Uttoxeter town centre went through a development scheme in 2006-7, with the Market Place, Market Street, Queens Street, Carter Street, and High Street having undergone a major transformation.[6]

Dovefields Retail Park was first created in 1998 with the opening of a Tesco supermarket on the edge of the town. The retail park was further expanded in 2002 with the creation of seven large retail outlets. In 2005, work commenced on a new entertainment development. It is home to a bowling alley, a cinema, a children's crèche and a fitness centre as well as business units.[7]

The old Cattle Market, which closed in November 2005, was demolished to make way for a retail and housing development. There have been significant delays to the scheme, and public consultations and planning applications were still being carried out in 2012.[8] A replacement cattle market has been granted planning permission elsewhere in the town, but after several years no development has taken place.[5]

The existing town hall is currently under evaluation to ascertain if it can fulfil a wider range of functions.[9] A building inspection has reported some serious structural problems with the current state of the building.[10]

The old JCB site in the centre of Uttoxeter is currently lying vacant and is awaiting redevelopment, after the firm moved operations to one of its sites on the edge of town. It has lodged plans to build hundreds of homes, a park, a retail development, health complex and petrol station on the old Pinfold Street site.[11]

Location grid[edit]

Demographics[edit]

According to the 2001 census the population for Uttoxeter Civil Parish was 12,023.[12] White British makes up by far the largest ethnicity at 98% of the population with just 278 people from an ethnic minority.[13][14]

Transport and infrastructure[edit]

Uttoxeter is on the main A50 trunk road. The town also has a railway station, Uttoxeter railway station, which was opened by the North Staffordshire Railway on 2 October 1881, but there were earlier stations opened by the North Staffordshire Railway.

The bus stop next to the station runs an hourly service to Cheadle, Stoke-on-Trent and Alton Towers. Buses to Stafford run every 2 hours; buses to Burton upon Trent run every hour.

At one time it was also the terminus of a branch of the Caldon Canal (aka the Uttoxeter Canal), but most signs of this, apart from an area of Uttoxeter called "The Wharf", have now disappeared—largely because much of the bed of the canal was used in the 19th century as the route of the North Staffordshire Railway main line from Uttoxeter to Macclesfield (which has now also disappeared).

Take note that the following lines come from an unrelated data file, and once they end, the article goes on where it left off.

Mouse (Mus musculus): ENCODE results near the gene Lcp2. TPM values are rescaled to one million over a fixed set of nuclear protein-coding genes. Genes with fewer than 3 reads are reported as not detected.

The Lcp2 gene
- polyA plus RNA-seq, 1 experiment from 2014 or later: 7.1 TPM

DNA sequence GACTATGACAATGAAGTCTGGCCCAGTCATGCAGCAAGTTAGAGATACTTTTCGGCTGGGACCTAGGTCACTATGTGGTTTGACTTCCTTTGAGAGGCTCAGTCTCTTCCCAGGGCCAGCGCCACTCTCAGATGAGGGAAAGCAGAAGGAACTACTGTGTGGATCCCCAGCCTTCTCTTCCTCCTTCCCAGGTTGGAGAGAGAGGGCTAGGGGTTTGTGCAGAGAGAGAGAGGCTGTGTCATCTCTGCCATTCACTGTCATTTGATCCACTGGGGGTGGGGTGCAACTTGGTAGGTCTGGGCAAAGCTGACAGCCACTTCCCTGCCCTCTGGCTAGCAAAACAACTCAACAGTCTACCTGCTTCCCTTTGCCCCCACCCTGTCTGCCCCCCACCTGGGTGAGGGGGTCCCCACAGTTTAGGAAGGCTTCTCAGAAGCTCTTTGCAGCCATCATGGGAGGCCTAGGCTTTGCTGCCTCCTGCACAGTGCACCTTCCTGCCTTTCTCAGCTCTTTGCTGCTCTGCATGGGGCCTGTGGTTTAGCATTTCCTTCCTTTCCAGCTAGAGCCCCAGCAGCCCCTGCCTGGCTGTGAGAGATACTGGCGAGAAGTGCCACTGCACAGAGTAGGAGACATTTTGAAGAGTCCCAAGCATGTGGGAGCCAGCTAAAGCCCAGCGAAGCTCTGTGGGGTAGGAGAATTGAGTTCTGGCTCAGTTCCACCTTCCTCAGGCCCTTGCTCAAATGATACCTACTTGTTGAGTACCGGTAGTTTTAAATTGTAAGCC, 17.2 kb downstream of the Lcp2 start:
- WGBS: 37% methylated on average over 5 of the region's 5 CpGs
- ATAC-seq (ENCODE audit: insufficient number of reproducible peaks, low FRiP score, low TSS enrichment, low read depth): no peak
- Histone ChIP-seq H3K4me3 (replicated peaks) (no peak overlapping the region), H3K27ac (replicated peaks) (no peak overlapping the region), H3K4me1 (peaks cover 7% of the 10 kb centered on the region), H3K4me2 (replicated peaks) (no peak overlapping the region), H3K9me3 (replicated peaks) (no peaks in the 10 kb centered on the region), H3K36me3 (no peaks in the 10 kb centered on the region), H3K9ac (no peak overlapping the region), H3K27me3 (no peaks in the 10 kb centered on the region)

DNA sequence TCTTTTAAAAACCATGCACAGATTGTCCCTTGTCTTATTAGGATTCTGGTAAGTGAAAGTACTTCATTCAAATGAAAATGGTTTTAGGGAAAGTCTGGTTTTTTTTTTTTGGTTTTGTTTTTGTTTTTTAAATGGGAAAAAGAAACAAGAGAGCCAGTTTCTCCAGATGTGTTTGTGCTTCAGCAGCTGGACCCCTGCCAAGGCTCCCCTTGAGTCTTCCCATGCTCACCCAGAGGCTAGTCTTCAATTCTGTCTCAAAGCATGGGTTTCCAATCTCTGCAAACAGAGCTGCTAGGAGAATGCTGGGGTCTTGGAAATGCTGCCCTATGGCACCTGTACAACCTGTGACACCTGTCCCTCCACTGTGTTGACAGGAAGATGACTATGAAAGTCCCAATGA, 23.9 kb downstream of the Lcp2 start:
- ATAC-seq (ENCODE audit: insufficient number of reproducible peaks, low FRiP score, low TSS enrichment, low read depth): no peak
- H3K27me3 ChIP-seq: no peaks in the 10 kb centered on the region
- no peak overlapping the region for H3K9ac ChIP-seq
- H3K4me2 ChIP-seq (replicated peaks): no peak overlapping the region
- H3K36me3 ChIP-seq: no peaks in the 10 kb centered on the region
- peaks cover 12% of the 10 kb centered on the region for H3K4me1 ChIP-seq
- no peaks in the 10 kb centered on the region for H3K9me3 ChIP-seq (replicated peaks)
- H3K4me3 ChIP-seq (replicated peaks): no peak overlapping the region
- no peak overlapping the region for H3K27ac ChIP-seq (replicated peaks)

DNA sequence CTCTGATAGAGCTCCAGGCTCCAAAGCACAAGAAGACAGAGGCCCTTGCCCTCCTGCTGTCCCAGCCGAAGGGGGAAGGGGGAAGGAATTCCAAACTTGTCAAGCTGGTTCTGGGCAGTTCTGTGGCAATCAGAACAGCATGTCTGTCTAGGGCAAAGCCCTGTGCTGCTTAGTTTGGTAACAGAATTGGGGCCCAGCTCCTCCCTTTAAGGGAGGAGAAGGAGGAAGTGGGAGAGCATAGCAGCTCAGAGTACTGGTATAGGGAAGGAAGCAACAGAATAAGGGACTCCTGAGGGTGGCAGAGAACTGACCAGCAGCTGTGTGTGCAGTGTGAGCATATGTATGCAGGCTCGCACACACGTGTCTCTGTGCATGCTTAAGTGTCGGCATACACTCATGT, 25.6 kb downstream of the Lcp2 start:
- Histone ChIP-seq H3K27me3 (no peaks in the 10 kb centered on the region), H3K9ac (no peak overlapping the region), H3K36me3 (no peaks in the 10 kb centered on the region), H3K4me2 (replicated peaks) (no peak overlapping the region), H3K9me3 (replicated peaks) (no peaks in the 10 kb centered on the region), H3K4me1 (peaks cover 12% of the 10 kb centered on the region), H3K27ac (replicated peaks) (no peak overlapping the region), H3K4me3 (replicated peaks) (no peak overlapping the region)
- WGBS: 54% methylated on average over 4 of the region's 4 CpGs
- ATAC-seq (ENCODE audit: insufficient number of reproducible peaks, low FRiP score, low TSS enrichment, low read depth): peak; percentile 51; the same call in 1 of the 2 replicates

The nearest airport from the town is East Midlands, which is around 29 miles away.

Public services[edit]

Policing in Uttoxeter is provided by Staffordshire Police, from the police station on Balance Street. HM Prison Dovegate, in the nearby village of Marchington, is a Category B men's private prison operated by the Serco Group. HM Prison Sudbury is located just over 6 miles away and over the Derbyshire boundary, and is operated by HM Prison Service. It is a Category D men's open prison.

Statutory emergency fire and rescue service is provided by the Staffordshire Fire and Rescue Service. Uttoxeter Fire Station is on Cheadle Road to the north of the town.

There is no hospital in Uttoxeter, but the surrounding Queen's Hospital in Burton, Stafford Hospital, the University Hospital of North Staffordshire in Stoke-on-Trent and Royal Derby Hospital all serve the town. There is no ambulance station but a team of Rapid Response Paramedics are based in the town and supported by volunteer Community first responders.

Utility firm South Staffordshire Water manages Uttoxeter's drinking and waste water.

Places of interest[edit]

Uttoxeter Racecourse

St. Mary's Catholic Church in Balance Street was Augustus Welby Northmore Pugin's first church design. He later worked on Alton Towers and the Houses of Parliament. Three miles north west of Uttoxeter are the remains of Croxden Abbey, founded in 1176 by Bertram de Verdun for monks of the Cistercian Order. Redfern's Cottage:Museum of Uttoxeter Life is on Carter Street and is run by a group of volunteers. The restored timber-framed building houses local history displays.

The town's refurbished Market Place contains the town's main war memorial, as well as the Millennium Monument and the Dr. Johnson Memorial. The Wednesday and Saturday Markets are held weekly in the Market Place. The Spook Market is run every Friday. There's also a monthly Farmers' Market.[15]

Smallwood Manor, just over a mile outside the town and built in 1886, was formerly a country house and is now home to Smallwood Manor Preparatory School. The National Trust's Museum of Childhood is located at nearby Sudbury Hall.

Uttoxeter Racecourse is one of Uttoxeter's most famous landmarks and is a short walk from the town centre. Bramshall Road Park is the town's recreational ground and offers tennis courts, skate ramps, a basketball court, a football pitch, a bowling green and two children's play areas, as well as floral arrangements and the small Picknall Brook nature reserve.

The Alton Towers Resort is around 10 miles (16 km) from Uttoxeter. The Peak District National Park is about 20 miles away.

Culture[edit]